Rivera said, "I use annatto seed in mine, that kind of covers your fingers with it and makes you know that you're actually cooking with it. It stains your cutting board on purpose. It has all these different things you can actually know that it was used and it's there, rather than just kind of being something you casually use. This is something you're definitely going to know about."
He also customizes his sazón with add-ons like saffron and, because it's not a spicy seasoning by itself, he might add red chile pepper flakes for some heat.
How to cook with sazón
Rivera uses sazón in a myriad of applications and notes it plays well with acidic foods and dishes. He's known to use it in a vibrant tomato dish, as a seasoning on French fries and popcorn and as a dry rub for pork belly. "I still haven't found something where it doesn't work good with unless there's a bunch of other spices it has to compete with," he said.
He also loves to use it in unexpected ways. "It's good with margaritas, it's good with bloody marys. Anything that needs like a little savory bump to it … or something a little bit salty to finish it, it works awesome. Even in infused ice cubes, it's dope."
Natural foods chef Yadira Garcia, who works closely with Loisa, loves to use sazón in guisados or stews. "We stew our meats and our beans and we also just stew rices and I think that it's a really great base," she said.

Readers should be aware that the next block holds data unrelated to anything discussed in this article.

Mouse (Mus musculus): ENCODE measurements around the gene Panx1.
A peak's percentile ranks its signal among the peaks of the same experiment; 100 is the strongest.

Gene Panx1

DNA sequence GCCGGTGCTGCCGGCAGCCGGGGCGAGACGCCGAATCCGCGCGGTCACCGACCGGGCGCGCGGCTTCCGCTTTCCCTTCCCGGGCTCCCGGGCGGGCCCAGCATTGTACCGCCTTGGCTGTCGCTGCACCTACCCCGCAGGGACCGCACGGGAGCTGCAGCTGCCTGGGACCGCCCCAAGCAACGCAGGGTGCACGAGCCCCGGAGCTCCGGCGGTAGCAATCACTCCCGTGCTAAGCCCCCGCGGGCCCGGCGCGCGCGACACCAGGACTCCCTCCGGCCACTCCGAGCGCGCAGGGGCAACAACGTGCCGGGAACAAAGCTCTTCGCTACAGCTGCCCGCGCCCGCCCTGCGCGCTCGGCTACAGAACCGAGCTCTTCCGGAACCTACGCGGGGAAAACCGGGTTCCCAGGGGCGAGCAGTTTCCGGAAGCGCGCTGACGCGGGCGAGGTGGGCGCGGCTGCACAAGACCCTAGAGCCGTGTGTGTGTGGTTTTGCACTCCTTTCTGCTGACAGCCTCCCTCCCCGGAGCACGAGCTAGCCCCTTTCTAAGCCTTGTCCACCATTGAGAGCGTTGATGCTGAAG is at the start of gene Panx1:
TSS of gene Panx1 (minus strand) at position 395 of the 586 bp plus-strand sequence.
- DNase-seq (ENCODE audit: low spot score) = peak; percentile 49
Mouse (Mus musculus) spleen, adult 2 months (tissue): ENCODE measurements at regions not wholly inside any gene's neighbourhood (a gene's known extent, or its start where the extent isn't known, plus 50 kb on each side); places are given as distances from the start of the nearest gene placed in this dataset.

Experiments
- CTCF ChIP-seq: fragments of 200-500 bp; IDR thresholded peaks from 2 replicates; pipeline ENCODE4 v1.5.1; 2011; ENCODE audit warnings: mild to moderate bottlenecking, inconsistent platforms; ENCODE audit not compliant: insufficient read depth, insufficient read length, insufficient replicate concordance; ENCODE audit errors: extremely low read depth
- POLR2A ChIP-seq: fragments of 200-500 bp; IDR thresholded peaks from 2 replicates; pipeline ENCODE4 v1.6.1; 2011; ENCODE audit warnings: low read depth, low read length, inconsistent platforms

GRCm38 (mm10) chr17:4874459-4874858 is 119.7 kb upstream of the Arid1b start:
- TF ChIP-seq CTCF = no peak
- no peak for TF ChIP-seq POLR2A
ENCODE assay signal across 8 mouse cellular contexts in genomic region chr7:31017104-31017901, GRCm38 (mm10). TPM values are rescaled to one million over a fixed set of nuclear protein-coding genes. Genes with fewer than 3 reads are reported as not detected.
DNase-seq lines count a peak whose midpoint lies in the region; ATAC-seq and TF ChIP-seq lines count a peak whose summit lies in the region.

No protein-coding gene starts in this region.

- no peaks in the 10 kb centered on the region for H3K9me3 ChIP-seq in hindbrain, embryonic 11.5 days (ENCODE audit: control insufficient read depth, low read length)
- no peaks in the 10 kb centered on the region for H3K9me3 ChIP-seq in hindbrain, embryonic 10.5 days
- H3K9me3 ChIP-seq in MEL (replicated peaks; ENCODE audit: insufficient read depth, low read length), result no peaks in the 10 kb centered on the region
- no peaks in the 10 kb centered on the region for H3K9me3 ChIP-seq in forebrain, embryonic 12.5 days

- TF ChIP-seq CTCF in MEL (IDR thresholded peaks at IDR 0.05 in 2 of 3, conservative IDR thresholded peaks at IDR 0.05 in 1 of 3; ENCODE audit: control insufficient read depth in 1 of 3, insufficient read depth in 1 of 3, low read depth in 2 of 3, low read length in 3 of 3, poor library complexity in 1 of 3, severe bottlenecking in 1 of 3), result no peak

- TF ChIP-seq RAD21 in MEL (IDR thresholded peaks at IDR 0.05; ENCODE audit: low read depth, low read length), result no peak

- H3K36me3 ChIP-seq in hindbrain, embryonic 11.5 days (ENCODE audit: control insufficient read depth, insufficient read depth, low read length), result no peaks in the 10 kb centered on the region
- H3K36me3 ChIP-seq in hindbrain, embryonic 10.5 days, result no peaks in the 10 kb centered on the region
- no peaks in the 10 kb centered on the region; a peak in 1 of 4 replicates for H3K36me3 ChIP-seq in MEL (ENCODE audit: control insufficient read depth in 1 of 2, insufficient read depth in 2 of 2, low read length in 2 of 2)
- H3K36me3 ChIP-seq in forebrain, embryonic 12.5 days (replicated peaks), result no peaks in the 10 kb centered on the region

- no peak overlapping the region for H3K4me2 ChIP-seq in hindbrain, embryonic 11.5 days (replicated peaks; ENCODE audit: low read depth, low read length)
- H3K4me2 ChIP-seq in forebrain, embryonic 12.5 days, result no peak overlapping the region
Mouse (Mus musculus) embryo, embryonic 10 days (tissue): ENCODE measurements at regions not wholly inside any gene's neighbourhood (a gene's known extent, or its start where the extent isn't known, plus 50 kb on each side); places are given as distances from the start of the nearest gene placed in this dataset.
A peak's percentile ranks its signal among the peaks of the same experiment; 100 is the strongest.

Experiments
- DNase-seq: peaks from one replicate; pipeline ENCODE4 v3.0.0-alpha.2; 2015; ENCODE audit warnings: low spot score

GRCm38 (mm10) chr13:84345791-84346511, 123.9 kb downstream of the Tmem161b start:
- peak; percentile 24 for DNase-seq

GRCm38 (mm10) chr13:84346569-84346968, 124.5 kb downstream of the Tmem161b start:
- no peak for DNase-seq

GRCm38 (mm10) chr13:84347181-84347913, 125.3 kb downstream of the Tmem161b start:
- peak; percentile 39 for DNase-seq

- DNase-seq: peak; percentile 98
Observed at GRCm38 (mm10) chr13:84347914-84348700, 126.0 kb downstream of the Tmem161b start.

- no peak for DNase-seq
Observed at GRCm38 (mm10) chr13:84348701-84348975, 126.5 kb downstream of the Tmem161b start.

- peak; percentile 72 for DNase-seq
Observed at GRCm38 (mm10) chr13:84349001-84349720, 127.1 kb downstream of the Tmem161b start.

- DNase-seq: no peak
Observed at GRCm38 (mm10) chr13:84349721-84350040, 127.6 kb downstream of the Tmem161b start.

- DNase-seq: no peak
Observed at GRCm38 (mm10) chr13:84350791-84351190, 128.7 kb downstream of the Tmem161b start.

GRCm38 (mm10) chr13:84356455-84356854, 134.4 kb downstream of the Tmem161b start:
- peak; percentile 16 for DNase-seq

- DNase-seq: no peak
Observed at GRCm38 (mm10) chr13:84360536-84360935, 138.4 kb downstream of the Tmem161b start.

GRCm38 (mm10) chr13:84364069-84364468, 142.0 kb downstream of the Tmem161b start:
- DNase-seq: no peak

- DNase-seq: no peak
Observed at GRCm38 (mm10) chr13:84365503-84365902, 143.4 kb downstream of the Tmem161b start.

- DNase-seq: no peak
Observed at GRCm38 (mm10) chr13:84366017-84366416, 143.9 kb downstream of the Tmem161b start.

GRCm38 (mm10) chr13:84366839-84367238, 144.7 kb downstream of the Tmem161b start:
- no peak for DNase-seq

Garcia even brings along the spice mix when she's traveling. "I travel with it in my luggage, when I go to the Dominican Republic. I go places, I put it on my Instagram, if I'm going to be somewhere for a couple of days and I'm cooking, I just bring it with me," she added. "I'm a spice hunter. So I wouldn't be attached to something that I wasn't inherently deeply passionate about."
Finally, Hattis likes sprinkling sazón on seafood. "My favorite thing is when you surprise someone or yourself by just marinating or rubbing it on some fish with some olive oil, and you're just like, 'Wow, that is fantastic.' It's the perfect balance of savory and rich and clean and I think when you use it on your average Tuesday night, cooking anything and suddenly that simple piece of protein or vegetable becomes something a lot more meaningful and flavorful."